# Direct factor versus normal

This survey article compares, and contrasts, the following subgroup properties: direct factor versus normal subgroup

View other subgroup property comparison survey articles View all comparison survey articles View survey articles related to direct factor View survey articles related to normal subgroup

## Introduction

This article is about the relation, the similarity and contrast, between the well-known subgroup property of normality, and the important subgroup property of being a direct factor -- a factor in a direct product.

## Definitions

### Normal subgroup

`Further information: normal subgroup`

A subgroup in a group is termed normal (in symbols, ) if it satisfies the following equivalent conditions:

- is the kernel of a homomorphism from . In particular, there is a quotient group .
- Every inner automorphism of leaves invariant. In symbols, for every .

### Direct factor

`Further information: direct factor`

A subgroup of a group is termed a direct factor if it is normal, and there is another subgroup of such that is normal, and is trivial.

(The three conditions are equivalent to saying that is the internal direct product of with . Thus, is isomorphic to the external direct product ).

Such a will be termed a *normal complement* to .

## Implication relations

### Direct factor implies normal

`Further information: direct factor implies normal`

### Normal not implies direct factor

`Further information: normal not implies direct factor`

## Corresponding notions of simplicity

### Simple group

`Further information: simple group`

### Directly indecomposable group

`Further information: directly indecomposable group`

## Similar role in the factorization sense

### Normal subgroups as a tool for factorization

Just as we factorize natural numbers as products of smaller natural numbers, we want to factorize groups in terms of smaller subgroups. One such approach is using normal subgroups. If , then we can intuitively think of as being *factored* into two pieces and .

This analogy, though, fails in the following senses:

- The role played by and in the factorization is not symmetric, and in this sense, the factorization does not commute. While is a subgroup, is a quotient group. There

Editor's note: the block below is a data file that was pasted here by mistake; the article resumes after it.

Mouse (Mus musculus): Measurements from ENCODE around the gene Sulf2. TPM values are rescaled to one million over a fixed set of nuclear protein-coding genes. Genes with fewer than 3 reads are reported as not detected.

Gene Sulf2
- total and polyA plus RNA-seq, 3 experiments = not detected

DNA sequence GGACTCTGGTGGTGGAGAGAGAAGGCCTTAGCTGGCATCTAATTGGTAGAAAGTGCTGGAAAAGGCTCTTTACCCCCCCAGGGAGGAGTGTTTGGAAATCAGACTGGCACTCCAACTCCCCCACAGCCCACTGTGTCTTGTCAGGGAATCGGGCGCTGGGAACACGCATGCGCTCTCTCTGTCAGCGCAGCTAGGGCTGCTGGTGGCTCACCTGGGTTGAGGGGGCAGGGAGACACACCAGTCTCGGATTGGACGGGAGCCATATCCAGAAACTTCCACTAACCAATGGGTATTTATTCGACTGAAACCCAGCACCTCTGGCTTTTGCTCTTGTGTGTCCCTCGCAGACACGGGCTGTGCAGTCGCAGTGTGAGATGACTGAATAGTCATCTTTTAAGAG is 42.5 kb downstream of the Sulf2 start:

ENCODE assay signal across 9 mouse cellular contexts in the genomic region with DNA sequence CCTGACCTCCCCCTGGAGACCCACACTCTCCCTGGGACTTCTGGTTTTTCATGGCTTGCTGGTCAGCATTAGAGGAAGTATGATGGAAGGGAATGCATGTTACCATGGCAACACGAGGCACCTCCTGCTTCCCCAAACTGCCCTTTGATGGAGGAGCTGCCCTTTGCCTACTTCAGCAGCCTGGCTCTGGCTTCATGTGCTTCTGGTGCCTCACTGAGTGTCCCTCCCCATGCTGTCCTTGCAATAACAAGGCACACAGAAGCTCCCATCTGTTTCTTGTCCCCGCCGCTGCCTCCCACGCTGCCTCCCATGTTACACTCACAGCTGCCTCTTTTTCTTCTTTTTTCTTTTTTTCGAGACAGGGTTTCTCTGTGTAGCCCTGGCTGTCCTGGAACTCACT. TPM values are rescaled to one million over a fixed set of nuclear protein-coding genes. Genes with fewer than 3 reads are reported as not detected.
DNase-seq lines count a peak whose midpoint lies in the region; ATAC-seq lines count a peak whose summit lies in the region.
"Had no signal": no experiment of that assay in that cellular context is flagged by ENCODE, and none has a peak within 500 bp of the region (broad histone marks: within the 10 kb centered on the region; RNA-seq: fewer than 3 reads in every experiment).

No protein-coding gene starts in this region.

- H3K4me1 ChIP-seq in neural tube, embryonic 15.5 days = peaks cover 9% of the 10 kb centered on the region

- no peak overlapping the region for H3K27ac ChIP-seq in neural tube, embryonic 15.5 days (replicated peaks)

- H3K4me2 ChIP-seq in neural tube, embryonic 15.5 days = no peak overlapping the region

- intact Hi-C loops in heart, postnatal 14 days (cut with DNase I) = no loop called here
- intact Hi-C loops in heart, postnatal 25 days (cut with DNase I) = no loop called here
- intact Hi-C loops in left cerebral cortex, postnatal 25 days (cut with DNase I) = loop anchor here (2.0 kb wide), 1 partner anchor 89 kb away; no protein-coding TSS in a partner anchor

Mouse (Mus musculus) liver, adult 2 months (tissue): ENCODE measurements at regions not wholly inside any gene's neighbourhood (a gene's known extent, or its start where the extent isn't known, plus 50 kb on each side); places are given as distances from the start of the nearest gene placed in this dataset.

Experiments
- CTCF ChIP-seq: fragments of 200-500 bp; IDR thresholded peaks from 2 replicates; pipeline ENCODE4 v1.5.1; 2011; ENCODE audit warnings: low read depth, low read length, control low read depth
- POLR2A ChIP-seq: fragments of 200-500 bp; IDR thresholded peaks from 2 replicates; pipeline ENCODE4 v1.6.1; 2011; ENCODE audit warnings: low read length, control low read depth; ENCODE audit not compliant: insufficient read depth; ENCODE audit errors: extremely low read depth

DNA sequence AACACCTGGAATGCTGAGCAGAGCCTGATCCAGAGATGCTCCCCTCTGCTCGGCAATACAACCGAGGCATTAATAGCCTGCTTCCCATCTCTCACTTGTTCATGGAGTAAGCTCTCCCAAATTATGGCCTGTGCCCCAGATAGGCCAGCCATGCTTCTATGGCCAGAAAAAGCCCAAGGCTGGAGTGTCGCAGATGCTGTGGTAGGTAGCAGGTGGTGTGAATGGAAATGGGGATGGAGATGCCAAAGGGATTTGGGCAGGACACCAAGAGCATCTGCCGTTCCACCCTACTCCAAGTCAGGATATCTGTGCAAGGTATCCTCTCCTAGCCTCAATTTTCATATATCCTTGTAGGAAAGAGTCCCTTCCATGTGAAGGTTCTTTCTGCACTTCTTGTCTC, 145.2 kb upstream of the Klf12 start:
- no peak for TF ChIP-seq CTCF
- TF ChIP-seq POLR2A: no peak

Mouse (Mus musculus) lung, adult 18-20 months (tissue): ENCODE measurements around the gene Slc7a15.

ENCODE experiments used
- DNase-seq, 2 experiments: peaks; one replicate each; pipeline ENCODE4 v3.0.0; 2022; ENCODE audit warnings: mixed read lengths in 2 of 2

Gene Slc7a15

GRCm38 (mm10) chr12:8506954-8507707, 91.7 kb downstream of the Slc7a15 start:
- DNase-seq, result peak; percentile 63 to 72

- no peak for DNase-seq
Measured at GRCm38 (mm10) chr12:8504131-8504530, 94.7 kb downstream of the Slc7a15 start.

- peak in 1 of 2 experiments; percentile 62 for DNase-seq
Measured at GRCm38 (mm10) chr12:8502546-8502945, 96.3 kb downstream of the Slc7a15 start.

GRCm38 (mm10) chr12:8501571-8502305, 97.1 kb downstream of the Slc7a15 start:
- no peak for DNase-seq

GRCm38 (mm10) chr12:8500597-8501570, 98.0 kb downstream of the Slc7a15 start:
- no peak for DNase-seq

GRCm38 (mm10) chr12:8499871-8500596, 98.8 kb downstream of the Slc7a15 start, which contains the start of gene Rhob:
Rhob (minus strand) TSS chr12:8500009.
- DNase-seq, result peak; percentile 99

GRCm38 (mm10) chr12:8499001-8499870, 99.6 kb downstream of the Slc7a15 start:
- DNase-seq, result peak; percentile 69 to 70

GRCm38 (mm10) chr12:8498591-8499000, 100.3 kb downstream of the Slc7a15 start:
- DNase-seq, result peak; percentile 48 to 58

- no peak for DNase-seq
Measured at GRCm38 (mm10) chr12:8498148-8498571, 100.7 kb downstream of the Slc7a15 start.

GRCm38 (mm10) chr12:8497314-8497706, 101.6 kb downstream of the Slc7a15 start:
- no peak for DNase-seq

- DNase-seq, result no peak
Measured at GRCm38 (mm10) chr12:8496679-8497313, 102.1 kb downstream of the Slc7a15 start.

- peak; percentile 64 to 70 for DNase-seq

*are*situations where we can identify with a subgroup of that intersects trivially (this is the situation of an internal semidirect product) but this is not always true. - The structure of is not determined by the structure of and that of . In other words, knowing and upto isomorphism doesn't reveal upto isomorphism. There is additional
*pasting*information that describes how and interact. This is in sharp contrast to the case of numbers, where we can multiply the factors together to get back the original number.

One can use factorization in the sense of normal subgroups to get the notion of composition series: a subnormal series with the property that all successive quotient groups are simple. A uniqueness theorem of sorts holds for all groups admitting a composition series of finite length: any two composition series have the same collection of isomorphism types of simple groups, with the same multiplicity of each isomorphism type.

### Direct factors as tools of factorization

Factorization of natural numbers may seem to bear closer resemblance to the notion of direct factors in a group. Namely, if is a direct factor, with a normal complement , we may think of as factored into and . is isomorphic to the quotient group , and is isomorphic to the quotient group , so this is a special case of the general factorization in terms of normal subgroups.

This approach doesn't have the two failings mentioned above for normal subgroups:

- The role played by and is symmetric. Thus, the factorization is
*commutative*. - is completely determined by and . In fact, it is isomorphic to the external direct product .

On the other hand, knowing does not completely determine *as a subgroup*. Although any normal complement to must be isomorphic to , there could be many different normal complements to .

Direct factors can be used as a tool of factorization. Every finite group is expressible as a direct product of directly indecomposable groups, and the Remak-Schmidt theorem states that the isomorphism types and multiplicities of these pieces are independent of the choice of decomposition.